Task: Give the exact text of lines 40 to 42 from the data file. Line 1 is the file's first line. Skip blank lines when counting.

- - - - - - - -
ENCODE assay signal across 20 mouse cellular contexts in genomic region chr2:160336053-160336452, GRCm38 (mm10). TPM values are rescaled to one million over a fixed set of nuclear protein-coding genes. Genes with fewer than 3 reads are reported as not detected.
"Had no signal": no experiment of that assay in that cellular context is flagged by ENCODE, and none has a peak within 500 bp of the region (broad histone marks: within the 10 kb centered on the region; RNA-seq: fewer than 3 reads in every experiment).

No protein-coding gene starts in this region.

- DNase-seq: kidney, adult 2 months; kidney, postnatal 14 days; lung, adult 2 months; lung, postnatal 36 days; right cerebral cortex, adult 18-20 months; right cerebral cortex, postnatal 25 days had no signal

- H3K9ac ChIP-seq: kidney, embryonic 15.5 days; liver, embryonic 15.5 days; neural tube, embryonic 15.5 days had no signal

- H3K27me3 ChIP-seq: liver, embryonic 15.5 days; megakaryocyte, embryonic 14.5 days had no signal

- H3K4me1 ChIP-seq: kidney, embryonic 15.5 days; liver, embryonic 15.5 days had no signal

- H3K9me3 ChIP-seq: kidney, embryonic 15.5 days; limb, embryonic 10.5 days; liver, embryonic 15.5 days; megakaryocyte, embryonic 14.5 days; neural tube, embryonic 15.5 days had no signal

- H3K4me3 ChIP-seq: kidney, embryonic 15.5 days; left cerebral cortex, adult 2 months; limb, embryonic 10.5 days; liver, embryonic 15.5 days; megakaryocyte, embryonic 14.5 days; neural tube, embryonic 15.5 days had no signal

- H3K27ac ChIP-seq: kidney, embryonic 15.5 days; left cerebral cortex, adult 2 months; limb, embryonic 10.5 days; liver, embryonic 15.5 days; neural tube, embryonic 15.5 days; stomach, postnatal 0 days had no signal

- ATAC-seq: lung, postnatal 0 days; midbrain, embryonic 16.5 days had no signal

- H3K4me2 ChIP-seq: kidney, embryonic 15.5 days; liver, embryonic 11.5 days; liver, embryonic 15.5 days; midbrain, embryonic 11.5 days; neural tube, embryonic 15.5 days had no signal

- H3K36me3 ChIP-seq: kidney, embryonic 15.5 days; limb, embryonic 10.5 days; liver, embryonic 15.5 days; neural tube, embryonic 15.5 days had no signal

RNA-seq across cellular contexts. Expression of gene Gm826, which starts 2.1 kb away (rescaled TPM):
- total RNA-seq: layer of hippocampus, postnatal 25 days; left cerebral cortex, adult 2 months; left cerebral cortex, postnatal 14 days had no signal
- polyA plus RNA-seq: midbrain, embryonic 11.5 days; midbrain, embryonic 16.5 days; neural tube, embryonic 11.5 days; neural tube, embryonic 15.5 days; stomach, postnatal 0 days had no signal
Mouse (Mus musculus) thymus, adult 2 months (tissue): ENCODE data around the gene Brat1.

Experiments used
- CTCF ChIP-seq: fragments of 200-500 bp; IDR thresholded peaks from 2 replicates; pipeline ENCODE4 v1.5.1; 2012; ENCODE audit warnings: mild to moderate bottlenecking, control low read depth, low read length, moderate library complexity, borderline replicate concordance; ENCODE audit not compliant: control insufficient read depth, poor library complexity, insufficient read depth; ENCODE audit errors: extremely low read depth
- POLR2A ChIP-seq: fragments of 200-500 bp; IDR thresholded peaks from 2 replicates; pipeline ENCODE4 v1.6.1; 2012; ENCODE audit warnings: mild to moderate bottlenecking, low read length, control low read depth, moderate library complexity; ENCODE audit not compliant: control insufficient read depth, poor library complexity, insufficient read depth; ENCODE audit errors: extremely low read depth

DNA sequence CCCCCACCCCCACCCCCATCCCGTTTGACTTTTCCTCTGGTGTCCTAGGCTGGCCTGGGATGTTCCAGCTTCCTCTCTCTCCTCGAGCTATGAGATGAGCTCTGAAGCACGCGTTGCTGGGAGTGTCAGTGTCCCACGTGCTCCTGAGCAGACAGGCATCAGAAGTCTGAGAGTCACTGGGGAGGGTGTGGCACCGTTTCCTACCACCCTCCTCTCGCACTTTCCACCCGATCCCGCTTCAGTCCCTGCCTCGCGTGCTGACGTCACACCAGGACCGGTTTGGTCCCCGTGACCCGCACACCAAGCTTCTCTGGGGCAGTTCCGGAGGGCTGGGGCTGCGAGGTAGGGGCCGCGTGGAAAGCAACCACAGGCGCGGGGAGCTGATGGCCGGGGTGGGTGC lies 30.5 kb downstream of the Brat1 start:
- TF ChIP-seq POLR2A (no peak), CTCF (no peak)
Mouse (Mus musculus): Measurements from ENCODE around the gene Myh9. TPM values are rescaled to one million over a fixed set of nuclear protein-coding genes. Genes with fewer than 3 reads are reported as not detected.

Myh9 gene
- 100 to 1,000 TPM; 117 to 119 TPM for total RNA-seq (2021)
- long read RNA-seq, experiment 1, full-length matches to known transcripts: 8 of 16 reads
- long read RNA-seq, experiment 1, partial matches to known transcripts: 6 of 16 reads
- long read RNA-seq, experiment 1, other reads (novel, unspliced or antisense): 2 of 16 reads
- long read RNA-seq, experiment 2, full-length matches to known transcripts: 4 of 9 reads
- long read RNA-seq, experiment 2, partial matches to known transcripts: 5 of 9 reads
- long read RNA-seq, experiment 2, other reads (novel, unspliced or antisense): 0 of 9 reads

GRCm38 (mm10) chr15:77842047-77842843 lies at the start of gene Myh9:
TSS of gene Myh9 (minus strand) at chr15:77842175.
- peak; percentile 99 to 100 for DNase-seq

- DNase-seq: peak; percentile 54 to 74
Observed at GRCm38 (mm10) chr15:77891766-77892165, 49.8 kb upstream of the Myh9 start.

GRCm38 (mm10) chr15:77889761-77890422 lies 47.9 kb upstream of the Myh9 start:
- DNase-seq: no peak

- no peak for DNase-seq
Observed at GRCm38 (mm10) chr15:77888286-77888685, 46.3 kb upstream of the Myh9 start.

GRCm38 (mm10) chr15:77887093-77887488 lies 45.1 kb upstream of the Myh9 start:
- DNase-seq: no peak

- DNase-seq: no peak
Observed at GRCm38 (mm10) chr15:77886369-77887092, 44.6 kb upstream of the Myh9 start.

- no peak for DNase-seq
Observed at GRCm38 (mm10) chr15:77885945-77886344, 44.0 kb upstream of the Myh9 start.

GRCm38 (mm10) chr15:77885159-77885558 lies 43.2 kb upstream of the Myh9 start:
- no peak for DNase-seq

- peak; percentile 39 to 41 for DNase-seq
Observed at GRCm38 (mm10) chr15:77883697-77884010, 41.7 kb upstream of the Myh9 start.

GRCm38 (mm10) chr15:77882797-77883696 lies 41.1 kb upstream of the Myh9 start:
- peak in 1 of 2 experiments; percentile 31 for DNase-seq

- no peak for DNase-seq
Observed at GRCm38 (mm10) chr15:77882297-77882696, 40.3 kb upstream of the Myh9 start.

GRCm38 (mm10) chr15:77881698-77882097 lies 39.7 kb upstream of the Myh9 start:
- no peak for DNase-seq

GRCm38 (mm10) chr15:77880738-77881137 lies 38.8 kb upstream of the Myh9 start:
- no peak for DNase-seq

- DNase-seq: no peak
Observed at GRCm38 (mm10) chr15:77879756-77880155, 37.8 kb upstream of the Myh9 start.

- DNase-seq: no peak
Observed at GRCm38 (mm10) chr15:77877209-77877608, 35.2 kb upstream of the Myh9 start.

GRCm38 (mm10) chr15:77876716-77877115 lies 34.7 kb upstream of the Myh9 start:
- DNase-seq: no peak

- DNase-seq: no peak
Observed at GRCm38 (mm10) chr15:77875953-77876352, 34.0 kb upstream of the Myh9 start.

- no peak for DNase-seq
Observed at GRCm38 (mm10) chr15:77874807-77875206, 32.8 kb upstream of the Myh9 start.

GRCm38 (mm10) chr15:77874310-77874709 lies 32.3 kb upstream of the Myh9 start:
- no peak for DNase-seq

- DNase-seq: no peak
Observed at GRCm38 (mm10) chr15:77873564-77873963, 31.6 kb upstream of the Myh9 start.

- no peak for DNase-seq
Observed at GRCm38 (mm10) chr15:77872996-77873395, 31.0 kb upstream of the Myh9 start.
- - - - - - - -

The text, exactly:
Observed at GRCm38 (mm10) chr15:77888286-77888685, 46.3 kb upstream of the Myh9 start.

GRCm38 (mm10) chr15:77887093-77887488 lies 45.1 kb upstream of the Myh9 start:
- DNase-seq: no peak